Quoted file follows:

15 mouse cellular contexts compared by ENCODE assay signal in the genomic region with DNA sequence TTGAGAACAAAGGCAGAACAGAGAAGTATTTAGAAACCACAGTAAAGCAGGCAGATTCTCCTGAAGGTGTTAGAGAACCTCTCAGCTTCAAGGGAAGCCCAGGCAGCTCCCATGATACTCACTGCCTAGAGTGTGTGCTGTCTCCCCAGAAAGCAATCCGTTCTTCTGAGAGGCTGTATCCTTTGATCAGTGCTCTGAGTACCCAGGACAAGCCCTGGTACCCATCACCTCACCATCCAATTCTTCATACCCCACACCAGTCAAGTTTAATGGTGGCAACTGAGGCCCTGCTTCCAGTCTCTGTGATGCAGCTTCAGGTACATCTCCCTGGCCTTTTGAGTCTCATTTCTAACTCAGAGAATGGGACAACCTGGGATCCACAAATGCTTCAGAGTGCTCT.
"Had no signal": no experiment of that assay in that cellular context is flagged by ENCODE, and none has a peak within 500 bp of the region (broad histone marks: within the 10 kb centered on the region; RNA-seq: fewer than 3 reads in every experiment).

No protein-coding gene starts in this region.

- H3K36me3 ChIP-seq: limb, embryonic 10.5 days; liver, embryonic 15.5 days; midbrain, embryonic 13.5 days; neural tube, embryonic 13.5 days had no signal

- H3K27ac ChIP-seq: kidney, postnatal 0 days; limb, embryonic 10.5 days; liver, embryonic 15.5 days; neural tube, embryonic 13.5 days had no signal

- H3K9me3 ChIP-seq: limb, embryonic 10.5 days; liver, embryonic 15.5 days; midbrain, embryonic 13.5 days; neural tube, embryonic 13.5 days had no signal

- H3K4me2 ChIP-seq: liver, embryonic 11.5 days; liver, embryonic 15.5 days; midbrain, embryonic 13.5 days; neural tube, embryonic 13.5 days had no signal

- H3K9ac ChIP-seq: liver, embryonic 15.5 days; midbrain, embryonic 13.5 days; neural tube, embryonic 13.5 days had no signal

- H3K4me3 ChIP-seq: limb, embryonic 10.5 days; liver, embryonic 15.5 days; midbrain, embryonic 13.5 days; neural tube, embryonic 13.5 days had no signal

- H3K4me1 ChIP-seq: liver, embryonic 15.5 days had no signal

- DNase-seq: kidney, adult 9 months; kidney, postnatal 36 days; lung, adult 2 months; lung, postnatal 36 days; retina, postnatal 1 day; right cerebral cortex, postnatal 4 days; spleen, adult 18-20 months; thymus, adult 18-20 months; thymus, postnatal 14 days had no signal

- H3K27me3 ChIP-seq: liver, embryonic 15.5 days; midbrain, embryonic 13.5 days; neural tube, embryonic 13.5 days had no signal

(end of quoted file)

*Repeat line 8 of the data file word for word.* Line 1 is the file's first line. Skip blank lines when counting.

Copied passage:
- H3K9ac ChIP-seq: liver, embryonic 15.5 days; midbrain, embryonic 13.5 days; neural tube, embryonic 13.5 days had no signal